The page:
Songs play a significant role in the Voice Movement Therapy approach. When working with those experiencing learning, developmental and language delays, the melody, changes in pitch, dynamics, etc. of a song offers a different acoustic and physical experience for the client, and presents an alternative learning strategy. Such a strategy can help facilitate the acquisition of speech where other methods have failed.
“When I speak of singing, I do not consider this to be an artistic exercise, but the possibility, and the means to recognise oneself, and to transform this recognition into conscious life.”
Alfred Wolfsohn
The concept and embodied experience of the flexible, malleable vocal tube is at the heart of the VMT approach. Practitioners help clients become increasingly aware of their ability to change vocal quality and resonance through exercises and explorations that encourage the vocal tract’s malleability. This aspect of the work develops the client’s ability to refine their use of the vocal tract, leading to more flexibility and control over voice production and articulation.

Voice Movement Therapy offers affective education to clients through a uniquely creative and embodied strategy. The client takes the lead and the practitioner works with what is and with what can be done, without focusing on what is seemingly lacking. Practitioners create a safe space for the expression of all experiences, developing a meaningful connection with the client within the non-judgmental therapeutic relationship; clients feel seen and heard. Voice Movement Therapy can provide the client with a sense of agency that enables the expression and sharing of emotions.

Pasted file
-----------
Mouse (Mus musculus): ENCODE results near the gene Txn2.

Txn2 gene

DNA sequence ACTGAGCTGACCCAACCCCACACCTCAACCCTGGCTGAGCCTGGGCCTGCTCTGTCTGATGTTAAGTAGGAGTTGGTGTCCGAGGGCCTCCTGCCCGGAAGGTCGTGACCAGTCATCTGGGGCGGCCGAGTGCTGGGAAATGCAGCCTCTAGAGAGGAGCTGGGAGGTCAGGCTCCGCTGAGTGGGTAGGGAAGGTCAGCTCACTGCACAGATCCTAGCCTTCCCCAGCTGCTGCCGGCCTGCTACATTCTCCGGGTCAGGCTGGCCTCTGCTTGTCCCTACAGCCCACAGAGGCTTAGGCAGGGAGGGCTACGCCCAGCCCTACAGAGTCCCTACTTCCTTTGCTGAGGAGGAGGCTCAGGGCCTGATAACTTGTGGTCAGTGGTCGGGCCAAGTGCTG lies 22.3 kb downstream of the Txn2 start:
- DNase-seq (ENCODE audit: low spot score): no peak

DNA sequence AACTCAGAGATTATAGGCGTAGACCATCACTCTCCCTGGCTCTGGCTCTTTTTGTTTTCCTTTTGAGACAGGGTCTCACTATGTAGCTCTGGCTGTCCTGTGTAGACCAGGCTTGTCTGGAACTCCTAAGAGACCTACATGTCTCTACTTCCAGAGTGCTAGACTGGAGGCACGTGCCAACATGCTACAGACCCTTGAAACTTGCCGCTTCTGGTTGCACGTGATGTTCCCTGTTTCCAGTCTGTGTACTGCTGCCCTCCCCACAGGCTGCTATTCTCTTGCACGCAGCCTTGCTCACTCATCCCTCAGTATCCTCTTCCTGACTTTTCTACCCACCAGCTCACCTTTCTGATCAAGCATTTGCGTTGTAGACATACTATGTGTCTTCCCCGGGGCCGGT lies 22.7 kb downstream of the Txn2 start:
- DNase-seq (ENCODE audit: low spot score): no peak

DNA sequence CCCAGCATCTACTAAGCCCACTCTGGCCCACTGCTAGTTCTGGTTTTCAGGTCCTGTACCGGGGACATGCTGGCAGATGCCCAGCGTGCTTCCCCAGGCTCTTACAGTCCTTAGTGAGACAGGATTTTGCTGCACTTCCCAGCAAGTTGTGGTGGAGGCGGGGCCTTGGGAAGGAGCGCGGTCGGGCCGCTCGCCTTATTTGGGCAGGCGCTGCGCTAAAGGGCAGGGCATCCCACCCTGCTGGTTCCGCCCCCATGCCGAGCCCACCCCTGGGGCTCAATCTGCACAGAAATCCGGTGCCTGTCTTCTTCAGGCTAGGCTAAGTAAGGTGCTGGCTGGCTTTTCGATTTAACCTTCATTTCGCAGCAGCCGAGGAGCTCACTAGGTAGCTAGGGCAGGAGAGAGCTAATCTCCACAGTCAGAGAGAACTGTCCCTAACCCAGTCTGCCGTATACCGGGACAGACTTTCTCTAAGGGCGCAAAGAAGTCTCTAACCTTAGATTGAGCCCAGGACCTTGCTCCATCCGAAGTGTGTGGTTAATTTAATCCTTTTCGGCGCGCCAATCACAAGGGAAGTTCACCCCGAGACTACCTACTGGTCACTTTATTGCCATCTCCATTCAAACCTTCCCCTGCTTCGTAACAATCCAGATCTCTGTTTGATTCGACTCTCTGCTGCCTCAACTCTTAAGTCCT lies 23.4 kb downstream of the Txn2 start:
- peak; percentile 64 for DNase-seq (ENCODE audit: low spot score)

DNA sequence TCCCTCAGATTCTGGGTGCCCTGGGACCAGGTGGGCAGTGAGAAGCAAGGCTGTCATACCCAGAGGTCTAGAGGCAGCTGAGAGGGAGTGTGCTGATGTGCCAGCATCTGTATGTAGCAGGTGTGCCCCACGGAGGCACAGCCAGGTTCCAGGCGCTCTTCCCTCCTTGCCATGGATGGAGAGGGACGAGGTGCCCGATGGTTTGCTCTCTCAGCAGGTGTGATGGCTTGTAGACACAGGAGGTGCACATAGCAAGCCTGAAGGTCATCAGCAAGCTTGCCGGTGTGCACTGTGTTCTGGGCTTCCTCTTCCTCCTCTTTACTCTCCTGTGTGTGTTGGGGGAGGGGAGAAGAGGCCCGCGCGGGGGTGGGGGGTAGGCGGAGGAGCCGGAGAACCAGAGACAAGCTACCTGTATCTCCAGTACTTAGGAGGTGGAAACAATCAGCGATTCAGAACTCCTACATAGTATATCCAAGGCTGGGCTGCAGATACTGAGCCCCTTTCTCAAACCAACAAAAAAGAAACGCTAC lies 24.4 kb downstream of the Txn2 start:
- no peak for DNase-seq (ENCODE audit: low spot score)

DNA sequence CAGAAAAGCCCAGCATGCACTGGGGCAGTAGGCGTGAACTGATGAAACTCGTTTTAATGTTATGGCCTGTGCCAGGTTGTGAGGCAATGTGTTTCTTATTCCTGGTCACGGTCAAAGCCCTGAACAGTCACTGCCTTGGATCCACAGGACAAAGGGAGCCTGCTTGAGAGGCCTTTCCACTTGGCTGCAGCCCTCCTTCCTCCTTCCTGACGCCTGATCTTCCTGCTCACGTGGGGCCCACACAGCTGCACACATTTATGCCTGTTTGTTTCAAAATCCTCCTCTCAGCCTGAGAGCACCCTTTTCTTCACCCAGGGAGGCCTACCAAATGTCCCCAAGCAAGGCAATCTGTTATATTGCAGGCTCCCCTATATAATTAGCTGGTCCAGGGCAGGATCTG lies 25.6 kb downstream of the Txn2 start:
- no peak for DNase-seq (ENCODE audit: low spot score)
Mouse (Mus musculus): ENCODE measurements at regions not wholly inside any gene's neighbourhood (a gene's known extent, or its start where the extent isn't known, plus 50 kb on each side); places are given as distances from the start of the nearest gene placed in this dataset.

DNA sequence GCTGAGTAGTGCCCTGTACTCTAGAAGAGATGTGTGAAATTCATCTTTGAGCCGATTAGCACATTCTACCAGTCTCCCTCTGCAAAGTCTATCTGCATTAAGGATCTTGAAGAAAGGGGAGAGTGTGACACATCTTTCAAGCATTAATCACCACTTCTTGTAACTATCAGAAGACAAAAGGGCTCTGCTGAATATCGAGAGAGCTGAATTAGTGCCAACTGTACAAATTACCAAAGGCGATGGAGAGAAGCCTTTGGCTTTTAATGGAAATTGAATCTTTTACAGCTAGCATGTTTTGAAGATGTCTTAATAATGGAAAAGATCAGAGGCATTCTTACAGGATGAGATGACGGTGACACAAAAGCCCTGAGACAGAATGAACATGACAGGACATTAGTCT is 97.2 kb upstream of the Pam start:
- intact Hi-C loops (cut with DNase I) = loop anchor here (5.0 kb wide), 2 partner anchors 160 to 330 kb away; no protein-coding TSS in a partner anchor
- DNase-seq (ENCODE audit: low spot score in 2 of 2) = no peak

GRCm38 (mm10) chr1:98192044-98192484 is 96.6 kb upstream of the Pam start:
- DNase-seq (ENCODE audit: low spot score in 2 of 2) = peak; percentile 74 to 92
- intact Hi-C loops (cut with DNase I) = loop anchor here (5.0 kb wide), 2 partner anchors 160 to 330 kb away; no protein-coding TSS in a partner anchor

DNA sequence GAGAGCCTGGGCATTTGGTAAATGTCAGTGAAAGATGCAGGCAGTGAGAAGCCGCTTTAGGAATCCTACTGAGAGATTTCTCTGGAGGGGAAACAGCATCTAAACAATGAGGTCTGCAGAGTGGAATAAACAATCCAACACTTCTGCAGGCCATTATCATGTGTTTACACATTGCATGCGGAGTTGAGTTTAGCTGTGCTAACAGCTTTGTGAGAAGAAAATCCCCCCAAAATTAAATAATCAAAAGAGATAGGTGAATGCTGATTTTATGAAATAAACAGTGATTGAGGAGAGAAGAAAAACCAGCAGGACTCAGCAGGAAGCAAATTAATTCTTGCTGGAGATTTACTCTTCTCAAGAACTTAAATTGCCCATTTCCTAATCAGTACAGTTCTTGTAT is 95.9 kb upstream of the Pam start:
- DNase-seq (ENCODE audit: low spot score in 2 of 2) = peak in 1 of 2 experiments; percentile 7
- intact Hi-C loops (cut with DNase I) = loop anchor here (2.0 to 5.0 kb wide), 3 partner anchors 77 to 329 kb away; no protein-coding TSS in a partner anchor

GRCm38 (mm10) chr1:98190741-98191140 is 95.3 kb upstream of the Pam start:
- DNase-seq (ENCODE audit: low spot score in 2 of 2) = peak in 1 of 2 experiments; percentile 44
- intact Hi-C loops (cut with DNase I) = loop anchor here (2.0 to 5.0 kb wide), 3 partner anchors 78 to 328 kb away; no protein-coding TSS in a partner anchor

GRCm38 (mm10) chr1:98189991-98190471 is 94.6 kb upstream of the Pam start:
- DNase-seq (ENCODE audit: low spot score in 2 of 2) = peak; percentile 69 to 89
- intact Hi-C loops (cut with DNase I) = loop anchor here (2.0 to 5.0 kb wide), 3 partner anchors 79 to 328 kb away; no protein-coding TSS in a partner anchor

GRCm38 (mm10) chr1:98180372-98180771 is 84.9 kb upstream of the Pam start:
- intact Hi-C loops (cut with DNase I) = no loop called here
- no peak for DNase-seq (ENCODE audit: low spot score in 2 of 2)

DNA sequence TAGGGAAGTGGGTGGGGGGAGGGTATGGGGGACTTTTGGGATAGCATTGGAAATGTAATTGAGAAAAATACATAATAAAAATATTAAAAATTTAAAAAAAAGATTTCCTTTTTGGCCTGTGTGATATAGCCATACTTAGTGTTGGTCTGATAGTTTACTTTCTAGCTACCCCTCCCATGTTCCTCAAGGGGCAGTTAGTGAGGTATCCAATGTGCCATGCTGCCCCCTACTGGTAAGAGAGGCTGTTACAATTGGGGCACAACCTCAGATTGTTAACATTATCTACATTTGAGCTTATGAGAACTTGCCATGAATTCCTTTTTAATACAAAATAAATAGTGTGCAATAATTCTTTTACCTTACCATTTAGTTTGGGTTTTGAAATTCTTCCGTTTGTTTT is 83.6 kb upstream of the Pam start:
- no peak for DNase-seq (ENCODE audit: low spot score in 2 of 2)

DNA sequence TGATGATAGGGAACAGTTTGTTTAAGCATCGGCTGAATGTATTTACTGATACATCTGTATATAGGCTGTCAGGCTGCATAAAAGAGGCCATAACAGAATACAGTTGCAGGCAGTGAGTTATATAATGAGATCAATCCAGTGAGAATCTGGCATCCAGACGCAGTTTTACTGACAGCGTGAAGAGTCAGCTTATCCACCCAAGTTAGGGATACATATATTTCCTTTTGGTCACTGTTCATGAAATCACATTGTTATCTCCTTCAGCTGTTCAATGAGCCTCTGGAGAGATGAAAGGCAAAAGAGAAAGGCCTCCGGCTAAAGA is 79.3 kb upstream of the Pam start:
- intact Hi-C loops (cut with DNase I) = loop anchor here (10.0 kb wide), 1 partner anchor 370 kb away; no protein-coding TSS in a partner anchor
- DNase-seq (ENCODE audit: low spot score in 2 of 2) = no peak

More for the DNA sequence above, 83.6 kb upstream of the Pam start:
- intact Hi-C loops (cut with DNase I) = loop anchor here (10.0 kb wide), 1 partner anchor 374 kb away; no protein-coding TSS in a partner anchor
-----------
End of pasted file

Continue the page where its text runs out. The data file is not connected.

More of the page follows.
In her article entitled ‘Teaching the Tube: Using VMT with Children Experiencing Language Delay’ (PVMTJ #3, 2008) practitioner Anne Brownell (VMTR) writes about her work in this context. “[T]he aim of my work is to facilitate sound out of movement and language out of sound…” Anne continues: “The purpose of using VMT with individuals with developmental, and especially language delays, is twofold:

1. To help persons with little or no verbal language to increase and focus their ability to vocalize: as a means of forming relationships, expressing their wants and needs non-verbally and, if possible, as a precursor to speech, preliminary to or in conjunction with the work of a speech/ language pathologist;

2. To assist persons whose social development is affected by limited language, physical/neurological conditions, behavioral disorder and/or emotional trauma, to find the voice to express what they mean and what they need.”

Neurological Differences